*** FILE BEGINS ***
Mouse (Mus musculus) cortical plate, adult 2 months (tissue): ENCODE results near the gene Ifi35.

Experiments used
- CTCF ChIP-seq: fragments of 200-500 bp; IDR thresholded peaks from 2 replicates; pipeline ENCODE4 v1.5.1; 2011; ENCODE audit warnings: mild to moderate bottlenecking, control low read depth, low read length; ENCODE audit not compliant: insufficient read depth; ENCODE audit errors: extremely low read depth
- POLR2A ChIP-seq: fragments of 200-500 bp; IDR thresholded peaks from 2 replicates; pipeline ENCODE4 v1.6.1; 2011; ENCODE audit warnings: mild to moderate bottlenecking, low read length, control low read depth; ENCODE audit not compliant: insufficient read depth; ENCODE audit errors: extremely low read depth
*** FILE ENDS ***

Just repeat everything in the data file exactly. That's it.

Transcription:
Mouse (Mus musculus) cortical plate, adult 2 months (tissue): ENCODE results near the gene Ifi35.

Experiments used
- CTCF ChIP-seq: fragments of 200-500 bp; IDR thresholded peaks from 2 replicates; pipeline ENCODE4 v1.5.1; 2011; ENCODE audit warnings: mild to moderate bottlenecking, control low read depth, low read length; ENCODE audit not compliant: insufficient read depth; ENCODE audit errors: extremely low read depth
- POLR2A ChIP-seq: fragments of 200-500 bp; IDR thresholded peaks from 2 replicates; pipeline ENCODE4 v1.6.1; 2011; ENCODE audit warnings: mild to moderate bottlenecking, low read length, control low read depth; ENCODE audit not compliant: insufficient read depth; ENCODE audit errors: extremely low read depth